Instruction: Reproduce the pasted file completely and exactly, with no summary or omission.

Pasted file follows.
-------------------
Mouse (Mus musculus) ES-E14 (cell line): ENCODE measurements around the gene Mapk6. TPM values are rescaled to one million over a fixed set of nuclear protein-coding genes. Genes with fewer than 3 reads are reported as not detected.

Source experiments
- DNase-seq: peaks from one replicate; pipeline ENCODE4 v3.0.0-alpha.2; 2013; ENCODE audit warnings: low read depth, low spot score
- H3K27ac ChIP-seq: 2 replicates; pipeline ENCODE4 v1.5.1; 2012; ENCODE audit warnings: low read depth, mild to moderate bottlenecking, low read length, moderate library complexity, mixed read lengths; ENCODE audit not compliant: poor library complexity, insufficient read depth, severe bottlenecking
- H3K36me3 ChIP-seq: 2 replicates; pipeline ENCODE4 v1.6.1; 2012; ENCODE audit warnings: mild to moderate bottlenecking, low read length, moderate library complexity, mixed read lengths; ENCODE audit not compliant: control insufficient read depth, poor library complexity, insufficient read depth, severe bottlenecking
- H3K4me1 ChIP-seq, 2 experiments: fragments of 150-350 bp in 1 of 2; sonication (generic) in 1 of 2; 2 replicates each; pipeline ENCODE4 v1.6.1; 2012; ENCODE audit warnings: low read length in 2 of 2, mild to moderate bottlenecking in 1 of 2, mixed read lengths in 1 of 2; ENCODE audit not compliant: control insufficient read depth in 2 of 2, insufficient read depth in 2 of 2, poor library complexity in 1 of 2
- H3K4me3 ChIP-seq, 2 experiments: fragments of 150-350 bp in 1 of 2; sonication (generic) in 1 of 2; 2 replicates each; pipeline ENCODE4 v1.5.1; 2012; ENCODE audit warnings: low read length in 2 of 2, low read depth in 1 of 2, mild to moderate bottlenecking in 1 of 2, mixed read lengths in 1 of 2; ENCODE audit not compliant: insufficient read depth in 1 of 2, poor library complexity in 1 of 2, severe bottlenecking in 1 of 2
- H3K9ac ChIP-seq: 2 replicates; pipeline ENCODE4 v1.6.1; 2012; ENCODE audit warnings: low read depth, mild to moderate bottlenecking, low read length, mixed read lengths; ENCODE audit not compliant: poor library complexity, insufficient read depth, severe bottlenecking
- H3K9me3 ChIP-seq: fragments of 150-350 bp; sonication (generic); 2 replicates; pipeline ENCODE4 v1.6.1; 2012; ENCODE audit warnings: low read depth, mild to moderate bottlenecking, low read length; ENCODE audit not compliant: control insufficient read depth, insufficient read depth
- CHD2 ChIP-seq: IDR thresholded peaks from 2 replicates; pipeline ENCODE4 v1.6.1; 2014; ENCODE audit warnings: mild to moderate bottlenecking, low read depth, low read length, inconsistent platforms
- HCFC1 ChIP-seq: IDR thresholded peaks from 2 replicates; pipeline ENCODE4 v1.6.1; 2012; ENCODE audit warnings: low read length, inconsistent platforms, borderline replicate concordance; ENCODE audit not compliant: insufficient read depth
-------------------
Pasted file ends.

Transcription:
Mouse (Mus musculus) ES-E14 (cell line): ENCODE measurements around the gene Mapk6. TPM values are rescaled to one million over a fixed set of nuclear protein-coding genes. Genes with fewer than 3 reads are reported as not detected.

Source experiments
- DNase-seq: peaks from one replicate; pipeline ENCODE4 v3.0.0-alpha.2; 2013; ENCODE audit warnings: low read depth, low spot score
- H3K27ac ChIP-seq: 2 replicates; pipeline ENCODE4 v1.5.1; 2012; ENCODE audit warnings: low read depth, mild to moderate bottlenecking, low read length, moderate library complexity, mixed read lengths; ENCODE audit not compliant: poor library complexity, insufficient read depth, severe bottlenecking
- H3K36me3 ChIP-seq: 2 replicates; pipeline ENCODE4 v1.6.1; 2012; ENCODE audit warnings: mild to moderate bottlenecking, low read length, moderate library complexity, mixed read lengths; ENCODE audit not compliant: control insufficient read depth, poor library complexity, insufficient read depth, severe bottlenecking
- H3K4me1 ChIP-seq, 2 experiments: fragments of 150-350 bp in 1 of 2; sonication (generic) in 1 of 2; 2 replicates each; pipeline ENCODE4 v1.6.1; 2012; ENCODE audit warnings: low read length in 2 of 2, mild to moderate bottlenecking in 1 of 2, mixed read lengths in 1 of 2; ENCODE audit not compliant: control insufficient read depth in 2 of 2, insufficient read depth in 2 of 2, poor library complexity in 1 of 2
- H3K4me3 ChIP-seq, 2 experiments: fragments of 150-350 bp in 1 of 2; sonication (generic) in 1 of 2; 2 replicates each; pipeline ENCODE4 v1.5.1; 2012; ENCODE audit warnings: low read length in 2 of 2, low read depth in 1 of 2, mild to moderate bottlenecking in 1 of 2, mixed read lengths in 1 of 2; ENCODE audit not compliant: insufficient read depth in 1 of 2, poor library complexity in 1 of 2, severe bottlenecking in 1 of 2
- H3K9ac ChIP-seq: 2 replicates; pipeline ENCODE4 v1.6.1; 2012; ENCODE audit warnings: low read depth, mild to moderate bottlenecking, low read length, mixed read lengths; ENCODE audit not compliant: poor library complexity, insufficient read depth, severe bottlenecking
- H3K9me3 ChIP-seq: fragments of 150-350 bp; sonication (generic); 2 replicates; pipeline ENCODE4 v1.6.1; 2012; ENCODE audit warnings: low read depth, mild to moderate bottlenecking, low read length; ENCODE audit not compliant: control insufficient read depth, insufficient read depth
- CHD2 ChIP-seq: IDR thresholded peaks from 2 replicates; pipeline ENCODE4 v1.6.1; 2014; ENCODE audit warnings: mild to moderate bottlenecking, low read depth, low read length, inconsistent platforms
- HCFC1 ChIP-seq: IDR thresholded peaks from 2 replicates; pipeline ENCODE4 v1.6.1; 2012; ENCODE audit warnings: low read length, inconsistent platforms, borderline replicate concordance; ENCODE audit not compliant: insufficient read depth